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AMERICAN Morris, Su / ENVIRONMENTAL BEHAVIORAL SCIENTIST CONFLICT RESOLUTION Social Psychological Obstacles in Environmental Conflict Resolution

By Michael W. Morris and Steven K. Su


Among the factors contributing to the inability of environmental and economic interest groups to resolve conflicts are the processes of social perception and social decision making. This article identifies social psychological dynamics that cause opposing parties to misunderstand each other’s interests and the facts presented to support them, thus hindering efficient conflict settlement. The authors review research elucidating the sources of these problems and potential remedies. They discuss how such dynamics arise within the contexts of procedures for settling environmental conflicts, governmental adjudication procedures, and alternative free-market-based procedures. The conclusion is that purely market-based procedures avoid the obstacles most endemic to governmental adjudication but exacerbate other problems. The authors conclude by analyzing emerging hybrid procedures that avoid the greatest obstacles associated with purely adjudicatory and purely market-based procedures. Conflicts between environmental interests—cleaning the atmosphere of carbon emissions, saving the rainforest ecosystem, protecting fisheries from extinction—and related economic interests have become increasingly pronounced. These environmental and economic issues affect virtually all members of a society; hence, much is at stake in resolving these conflicts. In keeping with the analysis of environmental dilemmas as mixed-motive conflicts (Hoffman et al., 1999), we believe that many opportunities exist for mutually beneficial trade-offs between environmental and economic interests. However, these “efficient” solutions to environmental dilemmas are often missed in practice. We focus on the role of social psychological obstacles—tendencies in social perception and decision making that impede negotiators ’ progress toward efficient solutions. We first describe these dynamics in the abstract by reviewing research that elucidates underlying psychological mechanisms and potential remedies. Then, we describe how these dynamics arise within the contexts of th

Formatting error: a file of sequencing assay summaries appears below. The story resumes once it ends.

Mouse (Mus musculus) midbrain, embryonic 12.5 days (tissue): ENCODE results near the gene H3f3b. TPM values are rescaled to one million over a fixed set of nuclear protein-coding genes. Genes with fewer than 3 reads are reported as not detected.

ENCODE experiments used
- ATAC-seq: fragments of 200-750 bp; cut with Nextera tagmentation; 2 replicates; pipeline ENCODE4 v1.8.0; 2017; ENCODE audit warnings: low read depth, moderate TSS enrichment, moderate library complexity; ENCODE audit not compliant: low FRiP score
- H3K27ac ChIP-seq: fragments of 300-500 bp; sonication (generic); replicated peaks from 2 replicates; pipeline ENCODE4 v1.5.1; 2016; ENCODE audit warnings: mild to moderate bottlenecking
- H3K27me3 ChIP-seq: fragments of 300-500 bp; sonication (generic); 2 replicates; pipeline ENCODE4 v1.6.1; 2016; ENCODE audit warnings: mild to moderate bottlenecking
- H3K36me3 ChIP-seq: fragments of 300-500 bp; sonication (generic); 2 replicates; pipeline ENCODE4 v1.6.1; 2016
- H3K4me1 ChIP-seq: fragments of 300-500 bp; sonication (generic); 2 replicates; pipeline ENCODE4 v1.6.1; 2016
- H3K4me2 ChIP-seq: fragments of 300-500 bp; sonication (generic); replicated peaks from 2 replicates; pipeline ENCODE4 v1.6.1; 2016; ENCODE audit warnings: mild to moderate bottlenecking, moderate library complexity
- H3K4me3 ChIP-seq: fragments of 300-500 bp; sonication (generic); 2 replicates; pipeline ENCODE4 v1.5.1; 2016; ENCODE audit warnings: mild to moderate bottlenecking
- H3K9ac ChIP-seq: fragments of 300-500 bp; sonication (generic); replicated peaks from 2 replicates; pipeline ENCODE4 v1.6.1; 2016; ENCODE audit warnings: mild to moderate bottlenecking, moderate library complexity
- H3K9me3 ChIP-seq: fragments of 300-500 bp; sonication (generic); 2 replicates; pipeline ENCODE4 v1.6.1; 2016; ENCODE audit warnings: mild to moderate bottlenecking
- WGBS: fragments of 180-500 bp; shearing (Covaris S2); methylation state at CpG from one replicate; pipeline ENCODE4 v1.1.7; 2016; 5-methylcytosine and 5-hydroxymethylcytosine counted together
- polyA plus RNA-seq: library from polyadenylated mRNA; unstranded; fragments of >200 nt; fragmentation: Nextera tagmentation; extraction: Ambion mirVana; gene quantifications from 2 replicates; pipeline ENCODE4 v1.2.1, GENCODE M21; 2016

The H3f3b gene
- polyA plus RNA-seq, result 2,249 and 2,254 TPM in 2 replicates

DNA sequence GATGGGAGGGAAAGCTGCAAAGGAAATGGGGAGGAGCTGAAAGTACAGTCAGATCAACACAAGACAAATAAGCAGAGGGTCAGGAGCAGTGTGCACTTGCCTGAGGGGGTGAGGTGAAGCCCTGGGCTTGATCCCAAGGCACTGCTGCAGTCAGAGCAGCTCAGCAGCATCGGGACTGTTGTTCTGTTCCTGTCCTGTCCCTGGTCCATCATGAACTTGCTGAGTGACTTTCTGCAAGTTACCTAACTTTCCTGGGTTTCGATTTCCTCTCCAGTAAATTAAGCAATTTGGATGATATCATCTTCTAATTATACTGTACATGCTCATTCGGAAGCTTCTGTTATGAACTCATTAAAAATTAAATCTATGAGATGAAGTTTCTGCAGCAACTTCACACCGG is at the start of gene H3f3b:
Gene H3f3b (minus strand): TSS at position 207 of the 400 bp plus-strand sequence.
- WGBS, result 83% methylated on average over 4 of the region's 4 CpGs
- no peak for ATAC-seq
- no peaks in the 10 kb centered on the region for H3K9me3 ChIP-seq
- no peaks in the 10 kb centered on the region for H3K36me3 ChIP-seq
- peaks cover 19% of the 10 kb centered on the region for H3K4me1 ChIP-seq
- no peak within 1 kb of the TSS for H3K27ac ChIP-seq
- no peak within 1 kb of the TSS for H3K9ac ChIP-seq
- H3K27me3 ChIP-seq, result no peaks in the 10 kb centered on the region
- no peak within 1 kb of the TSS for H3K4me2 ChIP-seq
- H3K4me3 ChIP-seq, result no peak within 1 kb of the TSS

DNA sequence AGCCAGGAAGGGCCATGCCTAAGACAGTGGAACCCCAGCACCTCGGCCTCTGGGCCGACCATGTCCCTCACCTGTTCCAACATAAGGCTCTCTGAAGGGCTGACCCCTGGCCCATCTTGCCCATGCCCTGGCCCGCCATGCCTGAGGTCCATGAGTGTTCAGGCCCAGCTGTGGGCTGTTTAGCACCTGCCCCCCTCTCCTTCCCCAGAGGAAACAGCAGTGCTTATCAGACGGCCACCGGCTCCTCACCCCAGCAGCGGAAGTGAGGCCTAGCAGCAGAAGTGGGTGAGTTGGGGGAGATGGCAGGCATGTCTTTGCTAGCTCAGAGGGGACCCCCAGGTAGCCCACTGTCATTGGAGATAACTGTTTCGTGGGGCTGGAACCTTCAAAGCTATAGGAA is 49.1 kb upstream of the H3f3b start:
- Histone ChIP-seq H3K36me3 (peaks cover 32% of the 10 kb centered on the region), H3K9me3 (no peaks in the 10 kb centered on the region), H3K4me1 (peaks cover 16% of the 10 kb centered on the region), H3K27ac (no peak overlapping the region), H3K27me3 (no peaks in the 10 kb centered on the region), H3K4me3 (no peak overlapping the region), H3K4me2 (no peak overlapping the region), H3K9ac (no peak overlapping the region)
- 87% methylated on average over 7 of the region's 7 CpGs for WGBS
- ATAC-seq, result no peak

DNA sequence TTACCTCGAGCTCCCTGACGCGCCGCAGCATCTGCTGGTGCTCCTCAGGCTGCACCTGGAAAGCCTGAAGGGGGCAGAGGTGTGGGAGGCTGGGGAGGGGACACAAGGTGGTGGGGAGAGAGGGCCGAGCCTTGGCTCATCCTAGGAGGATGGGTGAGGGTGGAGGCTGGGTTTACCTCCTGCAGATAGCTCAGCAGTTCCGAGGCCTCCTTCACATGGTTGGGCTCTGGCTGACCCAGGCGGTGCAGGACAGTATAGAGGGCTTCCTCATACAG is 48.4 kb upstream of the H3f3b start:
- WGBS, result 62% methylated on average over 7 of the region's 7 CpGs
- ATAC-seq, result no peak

Year: 2011
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